Planning Your Ideal Cottage Garden

Advice on how to achieve your ideal cottage garden from the Nicholsons Garden Design Studio.

A cottage garden encapsulates our most romantic notions of English country gardens of the past: a winding gravel path through a colourful tapestry of flowers; a vegetable garden that promises to keep you busy in the kitchen or a shady bench under a tree full of apples ripening in the sun. For some of our clients at Nicholsons, they relish the thought of the gardening work that this will involve – a little corner of heaven for both them and nature.

For many of us, we want to capture the romance, colour and natural bounty of a cottage garden with a little more order and structure. After all, the rambling, deep flower or vegetable beds of a traditional cottage garden can involve a lot of staking, weeding and watering. The techniques for pruning that apple tree may represent a daunting algorithm for some. When all that growth seems to be taking over and blocking your way round the garden, it can feel like a little more chaos than you bargained for.

By Jared Hutchings – Garden Designer & Studio Manager

We can borrow from a more structured approach to garden design whilst still infusing our gardens with the spirit of the cottage garden.

Plants create romance and soften the edges of our homes, paths and paving. Use low growing plants that like to sprawl but don’t self-seed to tumble over your path – such as catmint and hardy geraniums – and insert a wooden or metal edge to keep plants contained. In the middle of the bed, use groups of long flowering and hardy perennials to provide colour across the year like salvias and asters, but avoid the high maintenance cottage classics like lupins or delphiniums. The deciduous shrubs like flowering currant, weigela or mock orange generally give you flowers in spring and early summer.  Many varieties of popular deciduous shrubs like black elder or cotinus (smoke bush) can grow into giants and need regular pruning, so if the space you need to fill is smaller, select smaller varieties of shrubs such as Philadelphus ‘Manteau d’Hermine’ (mock orange), Cotinus coggygria ‘Lilla’ (dwarf smoke bush) and Deutzia ‘Mont Rose’.

Plants can also give us structure and calm. Evergreen shrubs like osmanthus become our focus in winter when the perennials have retreated underground. Clipped evergreens (topiary) placed within a mass of tumbling perennials also provide a foil in the flower bed in summer and interrupt the disorder.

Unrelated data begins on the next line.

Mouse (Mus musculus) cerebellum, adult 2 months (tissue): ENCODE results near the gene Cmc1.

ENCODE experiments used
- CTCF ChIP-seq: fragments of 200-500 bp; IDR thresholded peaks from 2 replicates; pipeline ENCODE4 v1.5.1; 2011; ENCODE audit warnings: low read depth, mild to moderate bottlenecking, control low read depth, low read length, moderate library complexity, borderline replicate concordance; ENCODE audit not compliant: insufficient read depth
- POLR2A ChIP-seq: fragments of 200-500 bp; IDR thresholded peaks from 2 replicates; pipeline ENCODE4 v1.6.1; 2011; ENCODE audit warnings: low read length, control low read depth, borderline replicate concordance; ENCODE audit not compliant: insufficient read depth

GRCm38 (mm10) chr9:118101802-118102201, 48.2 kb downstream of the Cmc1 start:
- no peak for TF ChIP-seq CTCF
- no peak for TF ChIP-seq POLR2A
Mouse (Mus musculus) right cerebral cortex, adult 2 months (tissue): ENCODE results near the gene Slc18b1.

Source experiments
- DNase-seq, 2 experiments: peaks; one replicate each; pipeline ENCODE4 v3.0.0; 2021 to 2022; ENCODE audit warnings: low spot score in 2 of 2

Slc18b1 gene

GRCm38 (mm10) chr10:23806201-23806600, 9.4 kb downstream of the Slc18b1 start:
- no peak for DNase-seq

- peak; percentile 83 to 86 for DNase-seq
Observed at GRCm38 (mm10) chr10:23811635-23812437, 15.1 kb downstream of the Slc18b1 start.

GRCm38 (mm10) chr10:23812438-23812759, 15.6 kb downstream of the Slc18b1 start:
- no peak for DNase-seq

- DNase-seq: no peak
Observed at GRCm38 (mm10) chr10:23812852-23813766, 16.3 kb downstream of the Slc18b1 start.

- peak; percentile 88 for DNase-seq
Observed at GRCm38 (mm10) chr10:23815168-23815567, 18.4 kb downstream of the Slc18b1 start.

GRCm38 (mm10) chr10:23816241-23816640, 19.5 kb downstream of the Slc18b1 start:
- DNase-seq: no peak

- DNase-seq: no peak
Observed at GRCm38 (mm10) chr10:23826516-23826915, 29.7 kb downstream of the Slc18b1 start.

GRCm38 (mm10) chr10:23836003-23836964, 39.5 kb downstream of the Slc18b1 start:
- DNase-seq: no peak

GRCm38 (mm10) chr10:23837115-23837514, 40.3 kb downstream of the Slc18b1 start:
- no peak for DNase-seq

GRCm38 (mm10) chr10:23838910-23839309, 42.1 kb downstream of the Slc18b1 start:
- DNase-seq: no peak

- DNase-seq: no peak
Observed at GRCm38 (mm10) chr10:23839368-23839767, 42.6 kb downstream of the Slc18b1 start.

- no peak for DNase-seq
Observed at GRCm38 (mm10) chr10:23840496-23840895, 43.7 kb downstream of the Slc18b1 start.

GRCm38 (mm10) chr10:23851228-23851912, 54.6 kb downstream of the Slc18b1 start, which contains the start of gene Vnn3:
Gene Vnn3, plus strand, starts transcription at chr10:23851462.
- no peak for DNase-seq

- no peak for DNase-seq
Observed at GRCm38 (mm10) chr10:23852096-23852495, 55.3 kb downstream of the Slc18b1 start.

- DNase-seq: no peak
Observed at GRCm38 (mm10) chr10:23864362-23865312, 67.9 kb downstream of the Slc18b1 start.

Many of us tend to like our gardens a little more ordered close to the house, where we dine and relax. Paths, dining spaces and the shapes of flower beds tend to be more geometric here, but the informality of plants help soften the hard edges.

Fruit and vegetable gardens are a staple of the cottage garden. These do not need to be very large and lend themselves to a geometric layout too. Obelisks, arches and other ornaments add romance and interest in the vegetable garden yet provide a sense of structure. Growing cut flowers in your vegetable garden also provides more colour.

As you move further away from the house, think of yourself moving away from the tidy human world and into the natural world – allow a little more controlled chaos. An archway covered with a rambling rose and clematis might announce the transition. Planting might be looser, hedges become a mix of native species, crocuses and daffodils naturalise in grass in spring and there may be spaces for larger looser shrubs.

You might allow order to re-assert itself, with a “destination” such as a firepit, but surrounded by nature. Allow grass to grow long and, if you have space, create a meadow with mown paths through it that take you on a journey through the wilder garden.

Add trees and consider grouping them in a seemingly random manner – in nature, trees don’t self-seed in straight lines. Cottage gardens were rarely large and fruit trees come in various sizes (controlled by their “root stock”) to fit the space. If fruit trees are daunting, try small trees like rowans or a wild cherry.

By combining these elements, you will create a contemporary cottage garden which gives you outdoor spaces for relaxing and entertaining, rewards you with food and colour and creates a beautiful haven where you can relax and unwind. Getting the design and the planting right is key.

The Nicholsons Design Studio has been designing beautiful gardens since 1997. We are best known for work with manor houses, country estates, heritage properties and Oxford town houses for private clients. If you are interested in improving your garden, please contact us on